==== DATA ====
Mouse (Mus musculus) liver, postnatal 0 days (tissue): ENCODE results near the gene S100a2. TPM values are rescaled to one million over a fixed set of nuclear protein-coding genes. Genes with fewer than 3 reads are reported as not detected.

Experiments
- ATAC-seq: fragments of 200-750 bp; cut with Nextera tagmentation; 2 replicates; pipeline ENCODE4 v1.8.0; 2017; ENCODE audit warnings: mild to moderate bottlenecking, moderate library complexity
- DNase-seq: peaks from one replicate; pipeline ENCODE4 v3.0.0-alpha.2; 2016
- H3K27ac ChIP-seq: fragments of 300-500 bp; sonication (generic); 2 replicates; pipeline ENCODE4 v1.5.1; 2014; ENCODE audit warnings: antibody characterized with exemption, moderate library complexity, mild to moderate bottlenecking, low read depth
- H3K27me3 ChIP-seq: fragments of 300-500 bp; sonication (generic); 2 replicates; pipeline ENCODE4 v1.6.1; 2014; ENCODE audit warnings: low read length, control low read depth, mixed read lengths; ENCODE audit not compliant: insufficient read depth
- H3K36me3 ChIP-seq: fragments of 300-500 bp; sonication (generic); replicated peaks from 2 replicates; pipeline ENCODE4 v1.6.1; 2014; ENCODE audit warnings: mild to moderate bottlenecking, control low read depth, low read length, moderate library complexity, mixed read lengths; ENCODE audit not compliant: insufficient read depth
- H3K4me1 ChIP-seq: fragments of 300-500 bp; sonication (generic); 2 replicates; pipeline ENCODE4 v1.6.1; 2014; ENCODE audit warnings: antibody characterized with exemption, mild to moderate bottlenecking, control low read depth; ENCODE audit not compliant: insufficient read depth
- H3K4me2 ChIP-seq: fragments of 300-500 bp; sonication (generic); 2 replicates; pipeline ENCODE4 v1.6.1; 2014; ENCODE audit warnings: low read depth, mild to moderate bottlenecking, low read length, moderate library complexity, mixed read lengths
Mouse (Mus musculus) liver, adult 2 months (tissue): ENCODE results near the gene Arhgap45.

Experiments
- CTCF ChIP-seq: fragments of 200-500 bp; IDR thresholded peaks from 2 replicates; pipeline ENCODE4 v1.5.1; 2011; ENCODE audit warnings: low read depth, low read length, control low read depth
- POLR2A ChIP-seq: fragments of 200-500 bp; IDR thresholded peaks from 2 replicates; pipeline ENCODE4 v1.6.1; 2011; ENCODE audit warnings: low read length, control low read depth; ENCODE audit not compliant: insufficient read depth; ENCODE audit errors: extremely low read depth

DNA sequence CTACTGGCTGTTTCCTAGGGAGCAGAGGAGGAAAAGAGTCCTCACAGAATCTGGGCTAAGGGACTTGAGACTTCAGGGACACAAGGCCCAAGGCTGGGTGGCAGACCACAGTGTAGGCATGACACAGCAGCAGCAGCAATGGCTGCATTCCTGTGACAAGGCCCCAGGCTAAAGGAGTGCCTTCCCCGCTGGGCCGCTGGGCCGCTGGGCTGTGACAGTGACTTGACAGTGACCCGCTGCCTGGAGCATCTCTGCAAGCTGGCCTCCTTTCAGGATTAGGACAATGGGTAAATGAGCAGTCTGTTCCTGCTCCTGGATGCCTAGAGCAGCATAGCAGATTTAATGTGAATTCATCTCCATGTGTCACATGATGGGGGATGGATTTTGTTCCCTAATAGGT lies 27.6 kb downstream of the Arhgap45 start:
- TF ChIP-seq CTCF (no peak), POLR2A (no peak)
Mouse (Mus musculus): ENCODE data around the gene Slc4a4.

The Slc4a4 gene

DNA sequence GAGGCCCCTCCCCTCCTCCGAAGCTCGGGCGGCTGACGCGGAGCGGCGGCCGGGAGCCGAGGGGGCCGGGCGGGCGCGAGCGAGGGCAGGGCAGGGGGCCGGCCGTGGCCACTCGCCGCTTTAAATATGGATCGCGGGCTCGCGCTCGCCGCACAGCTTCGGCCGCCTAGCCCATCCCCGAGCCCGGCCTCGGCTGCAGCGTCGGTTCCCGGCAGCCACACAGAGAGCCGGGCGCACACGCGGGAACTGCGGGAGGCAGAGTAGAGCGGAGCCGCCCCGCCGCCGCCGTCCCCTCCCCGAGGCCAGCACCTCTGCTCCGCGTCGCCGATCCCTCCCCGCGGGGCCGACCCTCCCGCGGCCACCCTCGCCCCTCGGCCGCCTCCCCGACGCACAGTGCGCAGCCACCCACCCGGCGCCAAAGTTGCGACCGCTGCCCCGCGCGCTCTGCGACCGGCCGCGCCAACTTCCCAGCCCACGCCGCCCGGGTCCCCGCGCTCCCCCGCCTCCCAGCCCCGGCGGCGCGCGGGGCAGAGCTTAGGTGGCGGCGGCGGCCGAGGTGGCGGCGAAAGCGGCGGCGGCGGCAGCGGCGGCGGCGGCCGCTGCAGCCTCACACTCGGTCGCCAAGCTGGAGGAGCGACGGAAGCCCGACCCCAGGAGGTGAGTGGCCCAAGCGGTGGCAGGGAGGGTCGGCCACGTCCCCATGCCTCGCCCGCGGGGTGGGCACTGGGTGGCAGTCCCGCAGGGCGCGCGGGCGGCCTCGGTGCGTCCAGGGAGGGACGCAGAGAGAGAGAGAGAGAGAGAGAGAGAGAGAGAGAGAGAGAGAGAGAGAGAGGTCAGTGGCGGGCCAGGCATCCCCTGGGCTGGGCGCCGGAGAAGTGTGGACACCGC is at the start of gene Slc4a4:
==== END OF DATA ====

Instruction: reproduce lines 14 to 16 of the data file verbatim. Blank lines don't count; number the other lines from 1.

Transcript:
DNA sequence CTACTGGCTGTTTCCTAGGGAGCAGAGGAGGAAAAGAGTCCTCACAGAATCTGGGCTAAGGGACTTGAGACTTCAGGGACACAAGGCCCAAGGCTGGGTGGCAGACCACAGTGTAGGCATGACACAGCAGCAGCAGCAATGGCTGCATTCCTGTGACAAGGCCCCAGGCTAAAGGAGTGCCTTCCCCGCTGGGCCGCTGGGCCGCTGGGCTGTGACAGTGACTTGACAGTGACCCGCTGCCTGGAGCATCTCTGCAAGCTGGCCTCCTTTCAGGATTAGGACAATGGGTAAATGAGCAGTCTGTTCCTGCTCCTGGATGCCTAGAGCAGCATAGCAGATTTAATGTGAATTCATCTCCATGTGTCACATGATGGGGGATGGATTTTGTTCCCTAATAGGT lies 27.6 kb downstream of the Arhgap45 start:
- TF ChIP-seq CTCF (no peak), POLR2A (no peak)
Mouse (Mus musculus): ENCODE data around the gene Slc4a4.